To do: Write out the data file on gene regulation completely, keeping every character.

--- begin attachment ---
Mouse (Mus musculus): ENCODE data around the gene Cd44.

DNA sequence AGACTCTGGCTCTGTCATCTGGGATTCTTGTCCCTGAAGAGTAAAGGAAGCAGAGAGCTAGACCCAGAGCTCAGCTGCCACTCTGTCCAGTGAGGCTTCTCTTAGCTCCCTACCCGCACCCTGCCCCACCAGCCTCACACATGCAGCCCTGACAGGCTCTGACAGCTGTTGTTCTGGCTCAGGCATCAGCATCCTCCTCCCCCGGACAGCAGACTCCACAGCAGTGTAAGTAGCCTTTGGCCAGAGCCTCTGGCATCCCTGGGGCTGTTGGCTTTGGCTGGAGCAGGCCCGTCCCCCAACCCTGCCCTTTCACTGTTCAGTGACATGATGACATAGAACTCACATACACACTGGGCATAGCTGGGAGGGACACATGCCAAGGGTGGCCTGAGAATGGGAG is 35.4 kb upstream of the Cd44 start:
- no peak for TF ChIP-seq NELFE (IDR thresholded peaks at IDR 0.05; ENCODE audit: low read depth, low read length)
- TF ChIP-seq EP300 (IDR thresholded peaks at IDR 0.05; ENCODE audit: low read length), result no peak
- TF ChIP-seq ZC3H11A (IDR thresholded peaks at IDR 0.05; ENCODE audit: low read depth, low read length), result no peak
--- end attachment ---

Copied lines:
Mouse (Mus musculus): ENCODE data around the gene Cd44.

DNA sequence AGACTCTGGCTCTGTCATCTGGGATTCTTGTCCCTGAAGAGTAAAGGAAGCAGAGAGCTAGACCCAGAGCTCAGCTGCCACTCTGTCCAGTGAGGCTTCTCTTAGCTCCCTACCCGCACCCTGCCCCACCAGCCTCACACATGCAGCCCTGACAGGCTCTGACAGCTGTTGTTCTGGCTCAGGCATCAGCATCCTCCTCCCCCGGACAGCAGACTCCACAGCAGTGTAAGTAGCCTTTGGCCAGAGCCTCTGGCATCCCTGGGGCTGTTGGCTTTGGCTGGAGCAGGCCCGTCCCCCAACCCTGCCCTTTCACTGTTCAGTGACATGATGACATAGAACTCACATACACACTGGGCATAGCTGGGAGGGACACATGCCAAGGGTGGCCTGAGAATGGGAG is 35.4 kb upstream of the Cd44 start:
- no peak for TF ChIP-seq NELFE (IDR thresholded peaks at IDR 0.05; ENCODE audit: low read depth, low read length)
- TF ChIP-seq EP300 (IDR thresholded peaks at IDR 0.05; ENCODE audit: low read length), result no peak
- TF ChIP-seq ZC3H11A (IDR thresholded peaks at IDR 0.05; ENCODE audit: low read depth, low read length), result no peak